A Visually Stunning Presentation Of The Universe

Map of the Universe

Carter Emmart is the Director of Astrovisualization at the American Museum of Natural History.In 1998, the museum and NASA teamed up to create a stunning 3-D map of the universe that shows where the Earth is compared to the universe and how incredibly vast the known universe really is.

Emmert mentioned in the video that “what the world needs now is a sense of being able to look at ourselves in this much larger condition now and a much larger sense of what home is.” 

He unveiled his amazing atlas at a TED talk two years ago, and it still boggles the mind how comprehensive and visually attractive the map is.

First off, a look at Earth. Emmart was able to get extremely vivid images of mountains, rivers and valleys.

Emmart and his team took a whole bunch of satellites around the Earth to help chart where it really is in the grand scheme of things.

Even Emmart's mapping of the planets' orbit around the sun is fascinating.

The Museum of Natural History also mapped out how far various places are from Earth based on the speed of light. Even one tiny second gets you insanely far.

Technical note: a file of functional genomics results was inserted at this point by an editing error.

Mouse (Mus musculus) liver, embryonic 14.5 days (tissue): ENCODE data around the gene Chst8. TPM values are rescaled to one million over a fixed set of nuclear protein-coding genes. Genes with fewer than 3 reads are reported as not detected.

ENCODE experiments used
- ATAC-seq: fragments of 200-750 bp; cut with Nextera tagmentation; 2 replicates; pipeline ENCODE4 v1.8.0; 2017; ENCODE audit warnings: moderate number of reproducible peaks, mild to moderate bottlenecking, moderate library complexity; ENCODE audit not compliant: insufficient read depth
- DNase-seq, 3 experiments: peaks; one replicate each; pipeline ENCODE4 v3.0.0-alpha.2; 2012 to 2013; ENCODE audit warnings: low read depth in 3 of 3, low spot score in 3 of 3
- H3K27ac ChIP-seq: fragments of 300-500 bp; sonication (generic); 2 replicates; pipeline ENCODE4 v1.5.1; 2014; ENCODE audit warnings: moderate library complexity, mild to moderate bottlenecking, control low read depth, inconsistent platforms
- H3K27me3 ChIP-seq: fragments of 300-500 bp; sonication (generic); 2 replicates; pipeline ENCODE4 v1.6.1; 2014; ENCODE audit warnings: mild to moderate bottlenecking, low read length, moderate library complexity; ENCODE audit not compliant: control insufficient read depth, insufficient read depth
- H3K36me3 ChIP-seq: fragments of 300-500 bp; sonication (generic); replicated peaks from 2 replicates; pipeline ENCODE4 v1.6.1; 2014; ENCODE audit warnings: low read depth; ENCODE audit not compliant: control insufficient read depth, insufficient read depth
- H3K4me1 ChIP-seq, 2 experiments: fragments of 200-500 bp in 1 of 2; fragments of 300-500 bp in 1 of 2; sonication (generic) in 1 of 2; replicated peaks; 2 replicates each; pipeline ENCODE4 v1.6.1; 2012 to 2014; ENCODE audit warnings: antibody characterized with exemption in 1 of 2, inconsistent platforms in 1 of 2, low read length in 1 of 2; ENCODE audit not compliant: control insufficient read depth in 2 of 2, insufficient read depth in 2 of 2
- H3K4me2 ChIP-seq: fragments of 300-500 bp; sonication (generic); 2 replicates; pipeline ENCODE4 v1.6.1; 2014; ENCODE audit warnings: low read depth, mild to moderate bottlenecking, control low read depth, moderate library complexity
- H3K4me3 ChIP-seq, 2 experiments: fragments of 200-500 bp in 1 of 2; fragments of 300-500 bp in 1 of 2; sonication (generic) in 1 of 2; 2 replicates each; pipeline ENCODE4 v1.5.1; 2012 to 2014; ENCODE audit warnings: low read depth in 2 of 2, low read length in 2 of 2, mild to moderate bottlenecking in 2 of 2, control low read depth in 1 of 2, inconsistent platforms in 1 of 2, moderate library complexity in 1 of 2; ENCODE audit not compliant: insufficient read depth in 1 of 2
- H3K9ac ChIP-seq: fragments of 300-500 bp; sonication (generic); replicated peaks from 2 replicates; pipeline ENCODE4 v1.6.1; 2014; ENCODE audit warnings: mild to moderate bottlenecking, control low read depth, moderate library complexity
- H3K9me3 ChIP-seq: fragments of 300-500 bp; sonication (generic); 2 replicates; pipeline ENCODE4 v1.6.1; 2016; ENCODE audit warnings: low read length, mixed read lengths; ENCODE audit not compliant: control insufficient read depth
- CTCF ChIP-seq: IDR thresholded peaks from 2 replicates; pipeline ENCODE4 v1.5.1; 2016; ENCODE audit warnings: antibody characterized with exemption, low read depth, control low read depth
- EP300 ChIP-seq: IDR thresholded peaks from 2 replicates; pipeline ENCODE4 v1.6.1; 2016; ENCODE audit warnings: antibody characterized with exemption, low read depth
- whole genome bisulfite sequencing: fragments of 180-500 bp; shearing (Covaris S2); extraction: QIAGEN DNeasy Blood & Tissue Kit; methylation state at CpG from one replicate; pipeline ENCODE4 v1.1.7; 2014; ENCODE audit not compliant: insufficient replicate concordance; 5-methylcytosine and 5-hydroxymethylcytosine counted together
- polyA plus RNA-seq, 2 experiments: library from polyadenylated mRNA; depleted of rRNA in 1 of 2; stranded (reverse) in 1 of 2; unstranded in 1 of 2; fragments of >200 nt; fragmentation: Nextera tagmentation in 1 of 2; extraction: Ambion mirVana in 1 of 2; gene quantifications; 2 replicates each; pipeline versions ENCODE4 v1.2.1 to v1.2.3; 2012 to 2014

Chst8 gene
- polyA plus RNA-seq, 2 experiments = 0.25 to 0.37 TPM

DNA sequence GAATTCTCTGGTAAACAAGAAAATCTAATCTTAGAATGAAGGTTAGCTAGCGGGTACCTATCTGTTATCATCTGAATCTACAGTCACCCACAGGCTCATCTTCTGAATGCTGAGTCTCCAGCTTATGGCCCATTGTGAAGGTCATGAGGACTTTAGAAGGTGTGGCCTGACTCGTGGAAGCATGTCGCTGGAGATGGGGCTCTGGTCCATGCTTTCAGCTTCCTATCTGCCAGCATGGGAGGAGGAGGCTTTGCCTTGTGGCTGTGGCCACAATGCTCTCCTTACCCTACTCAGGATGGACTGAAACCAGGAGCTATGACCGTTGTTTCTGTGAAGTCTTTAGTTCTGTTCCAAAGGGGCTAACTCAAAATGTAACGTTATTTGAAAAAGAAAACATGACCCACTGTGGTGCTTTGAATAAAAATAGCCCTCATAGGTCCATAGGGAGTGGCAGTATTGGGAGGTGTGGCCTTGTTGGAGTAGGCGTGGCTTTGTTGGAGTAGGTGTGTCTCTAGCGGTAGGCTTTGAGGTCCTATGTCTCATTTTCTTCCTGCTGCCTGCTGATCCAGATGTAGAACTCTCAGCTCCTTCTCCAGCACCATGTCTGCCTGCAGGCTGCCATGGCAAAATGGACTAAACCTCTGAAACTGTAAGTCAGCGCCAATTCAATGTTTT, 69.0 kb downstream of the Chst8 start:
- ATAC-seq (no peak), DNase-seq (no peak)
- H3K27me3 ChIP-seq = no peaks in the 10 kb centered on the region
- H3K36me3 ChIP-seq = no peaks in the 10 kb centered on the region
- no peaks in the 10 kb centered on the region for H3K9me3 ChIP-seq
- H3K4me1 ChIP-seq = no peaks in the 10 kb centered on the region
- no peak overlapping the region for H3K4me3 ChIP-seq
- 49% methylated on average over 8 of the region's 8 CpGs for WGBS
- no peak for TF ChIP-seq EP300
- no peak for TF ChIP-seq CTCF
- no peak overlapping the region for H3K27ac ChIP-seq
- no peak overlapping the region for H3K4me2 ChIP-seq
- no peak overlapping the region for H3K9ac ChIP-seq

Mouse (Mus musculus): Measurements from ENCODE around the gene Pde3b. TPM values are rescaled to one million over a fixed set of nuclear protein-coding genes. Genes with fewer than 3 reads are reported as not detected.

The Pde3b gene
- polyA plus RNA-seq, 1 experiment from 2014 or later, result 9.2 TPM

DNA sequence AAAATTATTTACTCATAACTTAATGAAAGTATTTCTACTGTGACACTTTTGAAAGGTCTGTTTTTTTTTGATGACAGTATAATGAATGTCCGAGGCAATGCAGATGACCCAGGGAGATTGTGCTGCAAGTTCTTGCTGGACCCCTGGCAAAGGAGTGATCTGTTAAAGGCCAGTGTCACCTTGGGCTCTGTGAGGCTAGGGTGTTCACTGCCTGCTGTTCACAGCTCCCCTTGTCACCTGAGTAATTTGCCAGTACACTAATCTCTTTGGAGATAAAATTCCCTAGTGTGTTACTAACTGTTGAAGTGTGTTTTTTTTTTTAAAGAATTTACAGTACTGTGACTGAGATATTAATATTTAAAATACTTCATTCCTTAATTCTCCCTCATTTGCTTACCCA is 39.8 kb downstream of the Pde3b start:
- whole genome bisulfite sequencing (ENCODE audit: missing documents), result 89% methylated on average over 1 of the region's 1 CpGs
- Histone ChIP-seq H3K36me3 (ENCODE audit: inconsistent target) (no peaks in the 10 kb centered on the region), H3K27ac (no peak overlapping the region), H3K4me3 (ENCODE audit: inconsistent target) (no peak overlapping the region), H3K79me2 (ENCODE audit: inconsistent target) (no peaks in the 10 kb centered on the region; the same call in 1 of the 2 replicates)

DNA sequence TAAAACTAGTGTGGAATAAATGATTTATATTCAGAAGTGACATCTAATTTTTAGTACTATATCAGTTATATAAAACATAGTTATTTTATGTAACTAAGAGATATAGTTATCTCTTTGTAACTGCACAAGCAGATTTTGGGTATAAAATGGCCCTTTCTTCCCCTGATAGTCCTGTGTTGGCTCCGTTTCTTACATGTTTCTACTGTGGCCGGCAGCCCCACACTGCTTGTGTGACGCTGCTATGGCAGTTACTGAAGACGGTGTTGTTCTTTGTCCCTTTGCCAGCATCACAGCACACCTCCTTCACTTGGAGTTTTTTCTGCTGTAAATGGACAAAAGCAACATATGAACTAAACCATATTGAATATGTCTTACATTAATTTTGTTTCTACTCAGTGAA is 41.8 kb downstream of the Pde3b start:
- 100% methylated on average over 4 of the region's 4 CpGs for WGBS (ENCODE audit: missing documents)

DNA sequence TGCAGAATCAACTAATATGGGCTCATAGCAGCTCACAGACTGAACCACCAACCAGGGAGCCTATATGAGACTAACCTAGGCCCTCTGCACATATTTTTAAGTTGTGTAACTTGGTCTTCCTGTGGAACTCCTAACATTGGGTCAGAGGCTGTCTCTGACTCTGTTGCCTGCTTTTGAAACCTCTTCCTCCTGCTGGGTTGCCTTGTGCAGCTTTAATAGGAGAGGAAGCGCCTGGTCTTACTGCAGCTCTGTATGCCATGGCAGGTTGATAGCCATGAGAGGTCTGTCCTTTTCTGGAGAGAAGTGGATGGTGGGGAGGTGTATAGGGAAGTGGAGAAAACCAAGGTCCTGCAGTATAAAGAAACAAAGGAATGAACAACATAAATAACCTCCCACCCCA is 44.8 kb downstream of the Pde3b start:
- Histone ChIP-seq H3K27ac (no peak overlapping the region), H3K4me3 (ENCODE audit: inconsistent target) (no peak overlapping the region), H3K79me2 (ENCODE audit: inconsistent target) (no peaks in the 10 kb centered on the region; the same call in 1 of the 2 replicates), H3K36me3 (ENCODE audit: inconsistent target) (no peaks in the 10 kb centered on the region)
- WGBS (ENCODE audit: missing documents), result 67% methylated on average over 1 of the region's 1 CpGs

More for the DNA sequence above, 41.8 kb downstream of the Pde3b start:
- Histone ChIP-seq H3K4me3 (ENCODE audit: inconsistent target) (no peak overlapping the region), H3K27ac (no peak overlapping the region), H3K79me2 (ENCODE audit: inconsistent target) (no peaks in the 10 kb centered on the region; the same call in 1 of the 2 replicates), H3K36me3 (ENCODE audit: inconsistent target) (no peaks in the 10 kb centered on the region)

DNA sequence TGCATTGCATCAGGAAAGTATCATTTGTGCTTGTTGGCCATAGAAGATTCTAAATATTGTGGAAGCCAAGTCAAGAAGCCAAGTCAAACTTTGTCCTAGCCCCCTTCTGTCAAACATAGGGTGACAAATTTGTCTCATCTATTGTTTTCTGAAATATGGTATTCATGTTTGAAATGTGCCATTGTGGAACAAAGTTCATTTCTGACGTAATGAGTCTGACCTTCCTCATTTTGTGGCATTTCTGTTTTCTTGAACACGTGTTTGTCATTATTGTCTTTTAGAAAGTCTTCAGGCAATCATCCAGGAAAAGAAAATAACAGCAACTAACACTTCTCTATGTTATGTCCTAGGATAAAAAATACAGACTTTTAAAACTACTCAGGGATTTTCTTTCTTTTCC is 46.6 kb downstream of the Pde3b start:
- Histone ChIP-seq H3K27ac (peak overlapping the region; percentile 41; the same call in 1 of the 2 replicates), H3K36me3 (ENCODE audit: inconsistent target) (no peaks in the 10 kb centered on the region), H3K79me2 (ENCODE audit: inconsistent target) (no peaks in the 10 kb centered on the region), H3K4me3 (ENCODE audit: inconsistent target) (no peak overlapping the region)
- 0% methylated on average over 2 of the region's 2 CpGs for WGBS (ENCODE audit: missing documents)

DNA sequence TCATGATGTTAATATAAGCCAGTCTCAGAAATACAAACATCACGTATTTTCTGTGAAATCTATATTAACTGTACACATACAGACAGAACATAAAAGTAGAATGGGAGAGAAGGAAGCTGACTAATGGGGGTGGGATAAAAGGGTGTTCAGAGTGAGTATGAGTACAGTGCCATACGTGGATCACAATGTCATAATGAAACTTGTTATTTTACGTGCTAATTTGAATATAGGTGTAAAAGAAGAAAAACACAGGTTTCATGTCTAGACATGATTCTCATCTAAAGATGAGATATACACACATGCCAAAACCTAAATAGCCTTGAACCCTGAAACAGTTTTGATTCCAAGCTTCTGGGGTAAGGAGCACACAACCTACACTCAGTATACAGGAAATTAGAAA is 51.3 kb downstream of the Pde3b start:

Travel just an hour at the speed of light and you're nearly out of our solar system.

If you go a mere hour at the speed of light, Earth is barely even recognisable anymore.

This is how bright the sun is at one light year away from Earth. Still bright, but certainly fading.

As we travel further away from Earth at light speed, look how small the Milky Way is after 100,000 years.

The parts of the universe Emmart had mapped in 2010 only goes back 100 million light years.

This is a breathtaking look at what we'd see if we traveled back five billion light years.

And this is what the universe looked like right after the Big Bang.

Back in the Milky Way, Emmart led a mapping of all the planets and its moon, including Saturn's moon Titan that may have the capacity for life.

Back near New York City, Emmart works at the Hayden Planetarium and continues to fine-tune and improve the greatest map of all time.

Earth has some equally incredible views

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